Tom Kiernan: First, they're excited by the clarity in the next couple of years. We do have a strong PTC and that means companies are able to make the investment that they need. So that's working well. The industry sees that that PTC is phasing down and so they are continuing to drive down costs and continuing to provide more productivity out of the wind farm.
So again, I think we've got a really strong next several years and we'll need to make sure that in the long run, whether it's transmission siting, more funding for R&D that we have other policies to help ensure the industry succeeds.
So many other industries have their enduring support, whether it's gas and others. So we want to one way or another have a level playing field.
Monica Trauzzi: But do you believe that your industry is in a strong enough position now that you won't experience a repeat of what happened in 2012 once that PTC is phased out?
Tom Kiernan: It's hard to project out five, six, seven years. A lot can happen between now and then. There may be some challenges so we're looking at that right now. We'll be looking to our champions and others to figure out the right way through, but again we're appreciative and thankful to Republicans and Democrats that passed that five-year extension because that is really important for the industry, gives us good, strong certainly and, frankly, allows us to grow the industry. We're at 80,000 jobs. We think we can get to 380,000 jobs by 2030. We're at 5 percent wind energy in the country. Can get to 10 percent by 2020. So we have a really bright future and we're excited by that.
Monica Trauzzi: Globally the U.S. is now the leader in generation. Which states are leading the way?
Tom Kiernan: Iowa is the No. 1. Over 30 percent of their electricity is wind energy. That's obviously 24 hours a day, 7 days a week. Over 30 percent.
It's also exciting to see in Colorado for one day this past fall, 65 percent of their electric needs in that day were provided by wind energy.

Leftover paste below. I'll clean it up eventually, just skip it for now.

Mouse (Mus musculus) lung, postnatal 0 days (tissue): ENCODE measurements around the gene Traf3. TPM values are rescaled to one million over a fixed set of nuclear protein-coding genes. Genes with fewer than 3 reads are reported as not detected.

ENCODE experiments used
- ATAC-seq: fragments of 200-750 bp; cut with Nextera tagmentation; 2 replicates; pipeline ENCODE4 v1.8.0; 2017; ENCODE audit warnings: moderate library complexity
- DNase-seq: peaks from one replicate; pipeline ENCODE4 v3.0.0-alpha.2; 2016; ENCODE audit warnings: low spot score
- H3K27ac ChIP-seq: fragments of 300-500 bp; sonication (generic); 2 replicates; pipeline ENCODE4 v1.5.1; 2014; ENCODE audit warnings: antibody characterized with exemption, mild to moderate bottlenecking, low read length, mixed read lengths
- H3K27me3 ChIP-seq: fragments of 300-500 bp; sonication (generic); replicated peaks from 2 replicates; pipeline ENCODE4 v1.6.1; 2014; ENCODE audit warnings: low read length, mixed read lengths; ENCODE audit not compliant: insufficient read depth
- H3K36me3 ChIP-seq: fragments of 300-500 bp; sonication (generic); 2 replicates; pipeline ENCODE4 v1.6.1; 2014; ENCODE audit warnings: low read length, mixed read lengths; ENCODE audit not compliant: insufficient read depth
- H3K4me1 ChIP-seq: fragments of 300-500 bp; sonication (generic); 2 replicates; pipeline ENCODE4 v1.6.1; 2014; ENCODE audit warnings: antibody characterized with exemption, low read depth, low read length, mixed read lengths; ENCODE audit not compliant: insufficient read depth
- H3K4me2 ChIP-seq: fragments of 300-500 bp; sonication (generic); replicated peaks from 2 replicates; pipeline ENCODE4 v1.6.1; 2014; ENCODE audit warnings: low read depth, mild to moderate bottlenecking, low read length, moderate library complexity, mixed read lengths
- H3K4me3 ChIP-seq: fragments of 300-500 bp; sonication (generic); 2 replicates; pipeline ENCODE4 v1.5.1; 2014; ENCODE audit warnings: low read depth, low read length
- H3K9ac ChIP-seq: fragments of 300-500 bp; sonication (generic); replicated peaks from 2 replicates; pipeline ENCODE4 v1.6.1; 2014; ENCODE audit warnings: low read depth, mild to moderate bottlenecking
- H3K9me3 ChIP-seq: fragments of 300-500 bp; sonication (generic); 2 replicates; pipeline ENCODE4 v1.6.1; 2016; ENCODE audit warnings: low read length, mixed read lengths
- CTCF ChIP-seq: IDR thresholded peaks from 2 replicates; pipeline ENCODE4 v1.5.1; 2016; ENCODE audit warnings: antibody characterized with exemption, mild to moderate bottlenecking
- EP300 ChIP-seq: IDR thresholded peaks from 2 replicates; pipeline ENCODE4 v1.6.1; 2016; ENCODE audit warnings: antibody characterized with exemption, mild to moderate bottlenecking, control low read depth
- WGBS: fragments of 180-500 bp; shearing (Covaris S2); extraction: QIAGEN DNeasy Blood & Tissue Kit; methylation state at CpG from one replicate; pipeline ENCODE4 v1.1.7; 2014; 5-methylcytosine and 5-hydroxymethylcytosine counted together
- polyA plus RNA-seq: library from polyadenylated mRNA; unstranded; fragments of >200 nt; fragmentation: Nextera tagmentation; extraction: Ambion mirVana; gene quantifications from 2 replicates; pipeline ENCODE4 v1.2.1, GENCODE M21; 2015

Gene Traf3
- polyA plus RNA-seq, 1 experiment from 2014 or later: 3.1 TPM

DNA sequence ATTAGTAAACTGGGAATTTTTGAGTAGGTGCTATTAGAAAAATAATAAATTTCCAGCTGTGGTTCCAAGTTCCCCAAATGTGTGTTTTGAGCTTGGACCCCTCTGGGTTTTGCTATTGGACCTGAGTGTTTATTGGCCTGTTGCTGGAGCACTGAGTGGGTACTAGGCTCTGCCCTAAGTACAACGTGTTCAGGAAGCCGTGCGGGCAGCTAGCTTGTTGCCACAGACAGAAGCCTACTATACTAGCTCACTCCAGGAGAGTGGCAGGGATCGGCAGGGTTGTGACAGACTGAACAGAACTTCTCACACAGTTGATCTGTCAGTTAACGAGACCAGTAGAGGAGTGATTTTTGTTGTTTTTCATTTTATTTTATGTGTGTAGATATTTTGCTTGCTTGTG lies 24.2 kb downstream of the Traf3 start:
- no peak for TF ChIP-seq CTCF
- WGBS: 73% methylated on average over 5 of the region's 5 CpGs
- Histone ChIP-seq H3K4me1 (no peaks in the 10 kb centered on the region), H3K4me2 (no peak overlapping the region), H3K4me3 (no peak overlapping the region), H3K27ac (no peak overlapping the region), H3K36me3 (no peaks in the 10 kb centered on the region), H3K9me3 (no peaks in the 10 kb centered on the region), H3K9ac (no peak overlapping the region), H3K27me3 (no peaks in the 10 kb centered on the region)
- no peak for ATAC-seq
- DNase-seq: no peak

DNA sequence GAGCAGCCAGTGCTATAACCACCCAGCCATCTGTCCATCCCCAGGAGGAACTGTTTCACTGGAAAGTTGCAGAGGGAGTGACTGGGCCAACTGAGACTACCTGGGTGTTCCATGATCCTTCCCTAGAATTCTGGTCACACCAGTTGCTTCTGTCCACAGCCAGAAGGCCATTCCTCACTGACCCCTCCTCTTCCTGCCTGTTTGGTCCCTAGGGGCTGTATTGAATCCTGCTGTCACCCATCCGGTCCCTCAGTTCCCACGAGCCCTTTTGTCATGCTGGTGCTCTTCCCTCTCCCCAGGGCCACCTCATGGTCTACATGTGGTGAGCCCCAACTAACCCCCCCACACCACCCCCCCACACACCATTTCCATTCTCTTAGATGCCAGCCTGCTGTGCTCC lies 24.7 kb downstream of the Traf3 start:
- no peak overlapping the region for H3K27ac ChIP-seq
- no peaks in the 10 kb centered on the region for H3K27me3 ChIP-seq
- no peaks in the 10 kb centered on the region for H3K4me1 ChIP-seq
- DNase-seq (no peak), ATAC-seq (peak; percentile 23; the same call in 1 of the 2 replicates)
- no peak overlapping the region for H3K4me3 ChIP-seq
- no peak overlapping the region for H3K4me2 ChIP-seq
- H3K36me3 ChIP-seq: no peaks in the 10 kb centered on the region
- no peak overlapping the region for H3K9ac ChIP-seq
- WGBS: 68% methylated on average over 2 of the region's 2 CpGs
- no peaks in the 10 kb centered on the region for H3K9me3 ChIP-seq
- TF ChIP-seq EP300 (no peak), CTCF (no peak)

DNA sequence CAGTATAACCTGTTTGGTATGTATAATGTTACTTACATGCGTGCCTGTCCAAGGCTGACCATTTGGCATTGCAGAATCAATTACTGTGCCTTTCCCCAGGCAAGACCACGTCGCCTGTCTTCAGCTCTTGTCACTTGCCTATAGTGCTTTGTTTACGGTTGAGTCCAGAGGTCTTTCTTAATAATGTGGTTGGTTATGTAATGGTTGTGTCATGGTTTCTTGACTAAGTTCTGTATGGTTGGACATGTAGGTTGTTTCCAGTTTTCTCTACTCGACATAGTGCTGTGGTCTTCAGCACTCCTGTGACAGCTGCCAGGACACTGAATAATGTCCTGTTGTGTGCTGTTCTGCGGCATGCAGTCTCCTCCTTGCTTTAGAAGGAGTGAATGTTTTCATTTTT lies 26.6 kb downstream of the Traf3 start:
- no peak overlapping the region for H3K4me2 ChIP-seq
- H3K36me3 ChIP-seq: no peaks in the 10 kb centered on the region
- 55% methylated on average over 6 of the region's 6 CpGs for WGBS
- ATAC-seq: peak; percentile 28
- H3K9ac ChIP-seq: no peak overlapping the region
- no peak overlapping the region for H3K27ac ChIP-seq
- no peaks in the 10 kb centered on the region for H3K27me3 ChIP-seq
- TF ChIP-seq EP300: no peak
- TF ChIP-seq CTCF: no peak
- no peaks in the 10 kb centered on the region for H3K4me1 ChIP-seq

Down in Texas there was an hour that 40 percent of their electric needs were wind energy. So we're on the grid. We're providing a lot of electricity. So it's exciting seeing that we're reliably doing that and the grid operators are effectively managing it on the grid.
So one grid operator recently on a panel talked about wind as baseload. That they just manage it now on the grid given we're a significant player. It's working very well.
Monica Trauzzi: Oregon is also moving on renewables?
Tom Kiernan: Oregon, I think the governor is signing today, tomorrow the recently passed 50 percent renewable energy by 2030. We saw that down in California, New York, other states. So a lot of states are seeing that it just makes economic sense for their consumers to have a lot of renewable.
The 10 states with the most renewable energy, their electric rates are significantly cheaper than the 10 states with the least amount of renewable energy. So renewable energy just makes good economic sense for consumers and also obviously environmental sense as well.
Monica Trauzzi: You mentioned transmission earlier. What needs to happen on the transmission infrastructure front to support your industry's steady and future growth?
Tom Kiernan: Well let me say yes, to support our industry. Also just to make the grid stronger and more responsive. So we are looking at trying to encourage more transmission from the windy parts of the country to load. That's working with FERC, that's working with state public utility commissions. That's making sure Congress doesn't do the wrong thing.
So we're out there talking about the importance of transmission because it frankly enables affordable, reliable wind energy to get to consumers.
Monica Trauzzi: We'll end it right there. Thank you for coming on the show.
Tom Kiernan: Monica, thank you very much.
Monica Trauzzi: Thanks for watching. We'll see you back here tomorrow.